With Valentines day just behind us, we found ourselves thankful for the handwritten notes we had received from our loved ones. Those heart-warming notes are so small, yet so impactful. But it occurred to us that those with visual impairments or blindness may not be able to enjoy and keep these memorable mementos. After looking around online, we realized there was no easy, cheap, affordable way to write out letters in braille. So we knew we had to come up with something Braille-iant.
What it does
There are two main parts to the project. The front-end is a website where people can write messages and choose cards to send those messages on. You can even attach an original image and, through the power of computer vision, we can detect what that image is and describe it in a way a blind person may understand. Once you've chosen your message, your card, and previewed it, you can then move on to the second part of the project. It's super simple, just press the PRINT MESSAGE button! Watch as the printer next to it prints out your heartfelt message on standard paper with up-to-date braille specifications and standards. Now you have a handwritten note that even your loved ones who are blind can read.
How we built it
The front-end was built with Python, Flask, and Bootstrap. We also used GCP for hosting and GCP/Azure for the computer vision. For the hardware, the first thing we did was mount the linear rails for the x-axis. From this, we started designing and 3D printing mounts to support the stepper motors that would drive the carriage on the y-axis and the y-axis itself. With the linear rails and stepper motors in place, we mounted motion specific electrical components and set-up the drive belts for each axis. With the motion hardware done, we began to focus on the print head. This is what would allow braille to be imprinted on the paper. We experimented with different print head designs, and eventually landed on using a 3D printed, dull point pencil-like structure. With the mechanics finished, all that was left to do was code it to move and print braille. Easy, right? Totally joking. Which leads us to the next point...
Challenges we ran into
The first challenge was calibrating the x and y axis to move in metric increments. We had to determine what fraction of a stepper motor rotation corresponded to 1 mm so that we could comply with braille standards. Figuring out how to punch the holes without tearing the paper was also extremely difficult. We experimented with quite a few ideas, including cardstock and foam, until we found a way to do it with regular paper. It was a lot of struggling to get the z axis print head to correctly print braille. Trial and error was our best friend and possibly worst enemy. We also ran into issues trying to securely mount the paper to the printer. The print head would often adjust the paper's location, causing the braille to fall out of braille specifications and get messed up. Converting string characters into machine-readable commands to output braille characters was also really difficult. Communicating between the front-end and hardware has also been really difficult. But we managed to pull through and we couldn't be more proud.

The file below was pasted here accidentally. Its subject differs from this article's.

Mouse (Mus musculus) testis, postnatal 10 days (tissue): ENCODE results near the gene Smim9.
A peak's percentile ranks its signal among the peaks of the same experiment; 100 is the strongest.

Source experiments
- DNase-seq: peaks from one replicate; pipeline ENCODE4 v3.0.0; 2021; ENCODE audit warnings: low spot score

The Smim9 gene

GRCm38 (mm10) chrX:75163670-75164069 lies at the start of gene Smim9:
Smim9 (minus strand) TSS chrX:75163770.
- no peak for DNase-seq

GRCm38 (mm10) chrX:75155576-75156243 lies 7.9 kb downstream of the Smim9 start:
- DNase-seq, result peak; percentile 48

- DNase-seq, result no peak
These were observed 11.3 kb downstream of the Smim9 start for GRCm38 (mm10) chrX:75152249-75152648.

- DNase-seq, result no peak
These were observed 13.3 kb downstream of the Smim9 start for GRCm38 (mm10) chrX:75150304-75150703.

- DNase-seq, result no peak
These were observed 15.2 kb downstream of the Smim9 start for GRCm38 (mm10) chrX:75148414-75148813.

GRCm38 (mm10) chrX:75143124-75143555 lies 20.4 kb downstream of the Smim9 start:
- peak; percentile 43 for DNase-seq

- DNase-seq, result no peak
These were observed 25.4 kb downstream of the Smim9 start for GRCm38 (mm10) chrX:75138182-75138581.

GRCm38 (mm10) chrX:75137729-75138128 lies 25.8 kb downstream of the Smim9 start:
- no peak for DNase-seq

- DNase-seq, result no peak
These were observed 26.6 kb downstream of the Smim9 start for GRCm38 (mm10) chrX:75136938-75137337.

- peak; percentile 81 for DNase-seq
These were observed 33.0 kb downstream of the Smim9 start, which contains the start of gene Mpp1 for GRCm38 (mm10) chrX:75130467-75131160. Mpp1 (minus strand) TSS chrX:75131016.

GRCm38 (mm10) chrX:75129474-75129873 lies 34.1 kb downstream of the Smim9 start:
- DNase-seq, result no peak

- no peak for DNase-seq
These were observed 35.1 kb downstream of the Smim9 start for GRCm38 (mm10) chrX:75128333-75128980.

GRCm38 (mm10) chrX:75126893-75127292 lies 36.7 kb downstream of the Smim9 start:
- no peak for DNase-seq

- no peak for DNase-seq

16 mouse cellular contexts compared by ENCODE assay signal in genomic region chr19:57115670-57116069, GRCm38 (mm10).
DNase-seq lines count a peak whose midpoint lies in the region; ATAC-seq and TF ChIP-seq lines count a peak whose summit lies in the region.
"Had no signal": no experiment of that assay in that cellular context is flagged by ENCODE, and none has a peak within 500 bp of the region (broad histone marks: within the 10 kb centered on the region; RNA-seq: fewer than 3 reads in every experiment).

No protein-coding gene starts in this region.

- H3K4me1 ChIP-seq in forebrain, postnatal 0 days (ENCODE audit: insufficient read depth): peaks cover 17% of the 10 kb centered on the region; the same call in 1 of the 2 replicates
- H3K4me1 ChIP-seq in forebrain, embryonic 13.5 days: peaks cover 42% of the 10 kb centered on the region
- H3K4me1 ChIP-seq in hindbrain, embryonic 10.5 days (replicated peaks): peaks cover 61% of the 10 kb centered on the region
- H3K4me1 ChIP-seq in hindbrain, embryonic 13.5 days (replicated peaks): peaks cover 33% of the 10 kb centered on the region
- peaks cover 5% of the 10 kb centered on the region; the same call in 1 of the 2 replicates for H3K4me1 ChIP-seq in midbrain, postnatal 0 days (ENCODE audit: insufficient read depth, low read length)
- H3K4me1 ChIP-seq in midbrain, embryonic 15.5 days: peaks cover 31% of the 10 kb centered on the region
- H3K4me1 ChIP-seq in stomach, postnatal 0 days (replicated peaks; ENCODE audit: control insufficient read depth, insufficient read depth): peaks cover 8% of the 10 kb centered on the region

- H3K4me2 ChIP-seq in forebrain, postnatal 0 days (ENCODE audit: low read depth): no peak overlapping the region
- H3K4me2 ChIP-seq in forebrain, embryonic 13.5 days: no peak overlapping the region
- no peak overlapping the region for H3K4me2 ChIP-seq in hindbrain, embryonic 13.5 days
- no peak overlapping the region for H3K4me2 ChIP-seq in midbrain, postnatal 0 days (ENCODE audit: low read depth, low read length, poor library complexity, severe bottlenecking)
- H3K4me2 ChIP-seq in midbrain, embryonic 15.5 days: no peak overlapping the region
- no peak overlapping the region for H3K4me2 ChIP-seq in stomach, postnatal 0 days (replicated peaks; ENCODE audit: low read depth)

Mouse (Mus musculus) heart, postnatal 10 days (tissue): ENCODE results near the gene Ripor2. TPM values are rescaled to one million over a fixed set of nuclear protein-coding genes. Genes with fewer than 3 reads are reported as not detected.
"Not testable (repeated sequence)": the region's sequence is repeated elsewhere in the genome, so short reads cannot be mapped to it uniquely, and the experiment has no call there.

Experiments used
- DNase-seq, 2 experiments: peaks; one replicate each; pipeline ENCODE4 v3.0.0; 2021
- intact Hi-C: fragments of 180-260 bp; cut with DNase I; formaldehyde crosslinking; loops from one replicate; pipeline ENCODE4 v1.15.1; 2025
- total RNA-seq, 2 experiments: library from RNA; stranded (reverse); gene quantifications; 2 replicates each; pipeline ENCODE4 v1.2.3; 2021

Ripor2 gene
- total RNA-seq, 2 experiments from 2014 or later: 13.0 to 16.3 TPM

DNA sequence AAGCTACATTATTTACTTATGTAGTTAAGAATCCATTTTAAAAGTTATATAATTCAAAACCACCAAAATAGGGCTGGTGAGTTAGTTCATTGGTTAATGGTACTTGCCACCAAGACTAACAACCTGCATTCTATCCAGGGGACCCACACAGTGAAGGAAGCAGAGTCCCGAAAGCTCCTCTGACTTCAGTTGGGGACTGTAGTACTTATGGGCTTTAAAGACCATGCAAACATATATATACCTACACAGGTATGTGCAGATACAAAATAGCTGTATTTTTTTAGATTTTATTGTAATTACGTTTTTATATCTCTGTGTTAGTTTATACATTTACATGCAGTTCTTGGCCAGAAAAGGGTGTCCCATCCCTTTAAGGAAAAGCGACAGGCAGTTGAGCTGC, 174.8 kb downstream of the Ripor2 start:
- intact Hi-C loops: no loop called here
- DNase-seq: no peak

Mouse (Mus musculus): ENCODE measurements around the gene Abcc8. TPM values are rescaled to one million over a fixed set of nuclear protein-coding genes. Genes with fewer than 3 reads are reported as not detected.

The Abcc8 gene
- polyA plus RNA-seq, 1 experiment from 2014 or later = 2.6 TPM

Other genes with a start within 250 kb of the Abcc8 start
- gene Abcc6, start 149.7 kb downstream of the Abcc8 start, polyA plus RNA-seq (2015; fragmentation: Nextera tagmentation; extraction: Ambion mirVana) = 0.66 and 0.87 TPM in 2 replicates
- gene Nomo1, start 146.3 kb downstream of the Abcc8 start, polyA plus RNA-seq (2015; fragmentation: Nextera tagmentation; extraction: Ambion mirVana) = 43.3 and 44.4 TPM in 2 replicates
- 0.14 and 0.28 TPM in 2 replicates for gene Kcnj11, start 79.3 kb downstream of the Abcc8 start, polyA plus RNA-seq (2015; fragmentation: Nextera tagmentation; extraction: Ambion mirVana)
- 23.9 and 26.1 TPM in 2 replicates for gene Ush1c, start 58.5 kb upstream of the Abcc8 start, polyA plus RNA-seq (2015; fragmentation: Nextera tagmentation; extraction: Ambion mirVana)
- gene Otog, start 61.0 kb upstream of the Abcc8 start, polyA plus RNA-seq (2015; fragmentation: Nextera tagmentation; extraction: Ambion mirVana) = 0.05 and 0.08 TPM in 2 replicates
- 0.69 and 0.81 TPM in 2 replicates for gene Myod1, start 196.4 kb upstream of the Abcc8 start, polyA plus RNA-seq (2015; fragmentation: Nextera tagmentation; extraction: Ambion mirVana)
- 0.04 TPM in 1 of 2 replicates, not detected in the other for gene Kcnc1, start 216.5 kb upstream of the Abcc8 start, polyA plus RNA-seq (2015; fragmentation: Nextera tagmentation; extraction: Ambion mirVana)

Accomplishments that I'm proud of
We actually learned a lot about braille throughout this whole thing, which was really cool. Being able to follow braille specifications might be our proudest moment. We seriously could not be more proud of this project - we made a braille printer that communicates easily with a front-end web service! None of us thought it would be possible. But we believed. We persevered. And we made a really amazing prototype. We're really proud that we were able to get every feature we wanted implemented in such a short amount of time. This prototype is honestly really close to what we imagine the final product would be like!
What we learned
Braille. Mostly! We learned a lot about web development and communicating between hardware and software. We also learned a lot about G-code, printing, and 3D printing. Every step of the way was essentially learning new things, and we're so happy we got to do it.
What's next for Braille-iant
We'd like to make the printer look prettier. The front-end and computer vision could also be updated to become more robust. Making it easier to feed in paper and take paper out would also be really nice. But overall, we're really happy with the product!